Vladimir Makarov <vmakarov / redhat.com> wrote:
> On 02/06/2018 02:38 PM, Eric Wong wrote:
> >Vladimir Makarov <vmakarov / redhat.com> wrote:
> >>On 02/06/2018 05:00 AM, Eric Wong wrote:
> >>>during rebuild.  Disabling the free(tab->entries) at line
> >>>st.c:792 (patch below) seems to indicate success with the
> >>>thread_safe test suite (letting it loop overnight).
> >It still crashed after four runs :<   It might run longer with
> >the simplecov/coveralls stuff commented out in spec_helper.rb
> >since coverage creates a giant hash and might increase the chance
> >of failure.
> >
> >>Eric, thank you for working on the problem and analyzing it. I'll look at
> >>this and try to fix it as soon as possible.
> >
> I reproduced this crash although the reproducing is not stable with or
> without valgrind.
> 
> It is a typical data race. The same problem existed in the **old hash
> tables**. It also rebuilt tables and freed old data structure.

Ah, thank you for your investigation.  I missed this earlier;
but I see a problem with the uncommon calls to .eql? and .hash
via rb_any_cmp and obj_any_hash functions which may invoke
scheduling in the middle of a lookup.

> **File st.c was never thread-safe**. The data races are/were possible in
> many places.
>
> We could make st.c thread-safe. But I don't think it is a right way. It is
> not a trivial task and it also will hurt performance considerably. We still
> needs thread-unaware level to work with hash tables (st.c) for cases when
> tables are used internally in one thread.

100% agreed.  st.c performance cannot be compromised in the
common case for thread-safety.

> So I think the crash should be fixed in other places where calls of st.c
> happen.

> I don't know how it should be fixed because I don't know Ruby thread
> semantics. Does Ruby guarantee that there are no data races or should a
> ruby programmer still provides thread synchronization despite GIL? If it is
> later, thread_safe gem is probably buggy because one thread reading a table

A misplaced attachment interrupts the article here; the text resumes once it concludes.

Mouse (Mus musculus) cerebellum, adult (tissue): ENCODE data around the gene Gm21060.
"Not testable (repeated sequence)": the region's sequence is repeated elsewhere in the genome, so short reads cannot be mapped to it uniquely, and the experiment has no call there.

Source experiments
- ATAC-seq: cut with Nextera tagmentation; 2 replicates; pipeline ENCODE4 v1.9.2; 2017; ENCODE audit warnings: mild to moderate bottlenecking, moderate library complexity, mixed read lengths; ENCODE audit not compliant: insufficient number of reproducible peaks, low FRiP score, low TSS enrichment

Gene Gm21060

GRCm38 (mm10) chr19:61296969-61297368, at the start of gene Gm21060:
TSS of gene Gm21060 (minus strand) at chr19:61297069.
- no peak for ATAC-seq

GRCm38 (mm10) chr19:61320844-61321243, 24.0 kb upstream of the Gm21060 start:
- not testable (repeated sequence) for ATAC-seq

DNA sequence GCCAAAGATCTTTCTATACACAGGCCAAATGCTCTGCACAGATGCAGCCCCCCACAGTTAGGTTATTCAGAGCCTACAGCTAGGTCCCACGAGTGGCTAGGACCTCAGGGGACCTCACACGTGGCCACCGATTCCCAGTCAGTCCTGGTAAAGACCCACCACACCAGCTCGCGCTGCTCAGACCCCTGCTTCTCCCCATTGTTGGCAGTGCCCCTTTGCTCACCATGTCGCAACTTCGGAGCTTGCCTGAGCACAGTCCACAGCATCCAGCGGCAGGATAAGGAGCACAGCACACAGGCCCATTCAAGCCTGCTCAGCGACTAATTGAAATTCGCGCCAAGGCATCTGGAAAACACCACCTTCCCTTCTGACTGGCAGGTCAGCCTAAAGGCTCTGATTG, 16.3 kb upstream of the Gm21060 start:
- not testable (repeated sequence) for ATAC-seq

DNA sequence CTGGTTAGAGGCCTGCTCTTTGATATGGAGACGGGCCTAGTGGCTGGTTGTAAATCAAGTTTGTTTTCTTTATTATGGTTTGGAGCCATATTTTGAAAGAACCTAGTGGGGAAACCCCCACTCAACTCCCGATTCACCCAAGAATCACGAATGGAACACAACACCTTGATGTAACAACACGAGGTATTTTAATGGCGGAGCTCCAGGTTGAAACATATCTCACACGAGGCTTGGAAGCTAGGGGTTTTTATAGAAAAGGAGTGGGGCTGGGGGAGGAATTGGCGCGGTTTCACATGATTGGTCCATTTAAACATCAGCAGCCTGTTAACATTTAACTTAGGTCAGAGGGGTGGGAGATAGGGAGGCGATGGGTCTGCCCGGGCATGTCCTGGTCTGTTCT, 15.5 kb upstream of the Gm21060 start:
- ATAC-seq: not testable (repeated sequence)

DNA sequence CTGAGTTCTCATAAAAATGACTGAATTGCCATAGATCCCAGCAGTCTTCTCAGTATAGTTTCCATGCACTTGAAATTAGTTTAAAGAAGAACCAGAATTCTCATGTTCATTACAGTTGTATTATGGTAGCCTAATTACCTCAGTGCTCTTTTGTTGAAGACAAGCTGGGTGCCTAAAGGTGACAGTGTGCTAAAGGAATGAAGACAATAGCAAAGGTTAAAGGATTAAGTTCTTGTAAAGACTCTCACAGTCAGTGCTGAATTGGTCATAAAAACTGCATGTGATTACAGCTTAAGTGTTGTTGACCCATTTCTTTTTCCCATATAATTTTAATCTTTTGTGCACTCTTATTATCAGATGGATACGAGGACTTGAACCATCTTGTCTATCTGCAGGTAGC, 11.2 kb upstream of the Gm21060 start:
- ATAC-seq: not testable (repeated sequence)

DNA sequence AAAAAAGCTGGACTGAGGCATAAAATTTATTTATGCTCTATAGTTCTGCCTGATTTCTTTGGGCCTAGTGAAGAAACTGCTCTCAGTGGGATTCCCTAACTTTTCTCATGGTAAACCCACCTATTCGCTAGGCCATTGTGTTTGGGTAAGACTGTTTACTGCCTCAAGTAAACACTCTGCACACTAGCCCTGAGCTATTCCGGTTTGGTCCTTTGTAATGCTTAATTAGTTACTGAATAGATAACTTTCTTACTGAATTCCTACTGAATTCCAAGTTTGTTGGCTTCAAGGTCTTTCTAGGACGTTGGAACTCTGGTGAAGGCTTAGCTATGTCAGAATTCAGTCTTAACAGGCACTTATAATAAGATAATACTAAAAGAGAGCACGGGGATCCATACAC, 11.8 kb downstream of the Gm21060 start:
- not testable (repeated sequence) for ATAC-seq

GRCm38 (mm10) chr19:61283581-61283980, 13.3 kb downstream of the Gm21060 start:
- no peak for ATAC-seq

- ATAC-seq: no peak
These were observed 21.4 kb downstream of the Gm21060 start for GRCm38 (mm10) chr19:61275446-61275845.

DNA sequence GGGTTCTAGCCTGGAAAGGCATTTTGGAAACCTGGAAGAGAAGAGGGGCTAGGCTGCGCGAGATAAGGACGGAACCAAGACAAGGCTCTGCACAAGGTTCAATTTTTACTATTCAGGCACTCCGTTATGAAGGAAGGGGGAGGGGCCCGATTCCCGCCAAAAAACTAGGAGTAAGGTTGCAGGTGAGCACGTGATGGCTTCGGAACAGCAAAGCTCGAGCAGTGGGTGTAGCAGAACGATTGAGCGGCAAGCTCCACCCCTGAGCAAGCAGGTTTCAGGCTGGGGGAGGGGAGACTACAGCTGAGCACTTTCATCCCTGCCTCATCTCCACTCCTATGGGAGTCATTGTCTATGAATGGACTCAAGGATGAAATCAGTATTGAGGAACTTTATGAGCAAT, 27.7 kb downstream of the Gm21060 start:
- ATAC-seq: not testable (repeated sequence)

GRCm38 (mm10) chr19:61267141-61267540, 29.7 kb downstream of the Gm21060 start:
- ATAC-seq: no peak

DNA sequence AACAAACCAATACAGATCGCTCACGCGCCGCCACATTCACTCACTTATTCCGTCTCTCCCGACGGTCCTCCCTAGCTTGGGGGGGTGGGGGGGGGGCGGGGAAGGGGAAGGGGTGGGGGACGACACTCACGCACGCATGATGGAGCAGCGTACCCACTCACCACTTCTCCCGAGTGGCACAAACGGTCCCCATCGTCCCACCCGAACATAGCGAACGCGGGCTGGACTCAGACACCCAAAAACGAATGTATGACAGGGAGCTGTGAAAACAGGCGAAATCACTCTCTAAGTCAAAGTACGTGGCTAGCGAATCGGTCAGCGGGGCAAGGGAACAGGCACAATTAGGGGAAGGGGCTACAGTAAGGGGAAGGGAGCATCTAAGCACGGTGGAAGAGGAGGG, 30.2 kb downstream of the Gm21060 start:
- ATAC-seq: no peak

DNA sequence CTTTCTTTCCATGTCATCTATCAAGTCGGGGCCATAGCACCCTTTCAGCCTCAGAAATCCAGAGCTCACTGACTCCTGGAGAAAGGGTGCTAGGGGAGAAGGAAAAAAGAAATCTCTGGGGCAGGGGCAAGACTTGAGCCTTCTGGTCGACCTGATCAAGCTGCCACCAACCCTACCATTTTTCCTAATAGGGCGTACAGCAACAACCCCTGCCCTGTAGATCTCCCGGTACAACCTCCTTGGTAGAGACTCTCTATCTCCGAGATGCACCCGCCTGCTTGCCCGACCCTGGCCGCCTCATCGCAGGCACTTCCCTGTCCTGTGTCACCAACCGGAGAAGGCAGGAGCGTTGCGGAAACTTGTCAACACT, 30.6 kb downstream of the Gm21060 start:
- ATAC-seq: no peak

> and another thread inserting elements while process table in a Ruby block.
> If there is no sync it is a typical data race and the result is
> unpredictable. In this case it is a segfault crash. We could just give a
> better message about the data races if segfault happens in st.c.

Yes, thread_safe does not live up to its name, apparently.

Regardless of its bugginess, I don't believe segfaults should
be triggerable from pure Ruby code.

(I do not speak for the rest of the team)

> Also I don't know how GIL works. Where the thread switching can happen. Is
> the switch possible in find_table_ind or we just read unsync cashed value
> in the thread because st.c never used atomics.
> 
> Unfortunately I am not well familiar with Ruby threads so it is hard for me
> to say how to fix it. I only think that we should keep st.c thread-unaware
> as it always was.

I agree st.c should be thread-unaware.

One option is to disable thread scheduling during .eql? and
.hash calls; not sure how complex that would be (basically
reintroducing Thread.exclusive, which was recursive).

Perhaps some form of deferred reclamation (either GC or
Userspace-RCU/QSBR/EBR) can be employed during uncommon
rebuilds...

Will think about it; but I won't have much time for Ruby in
the next month or so.

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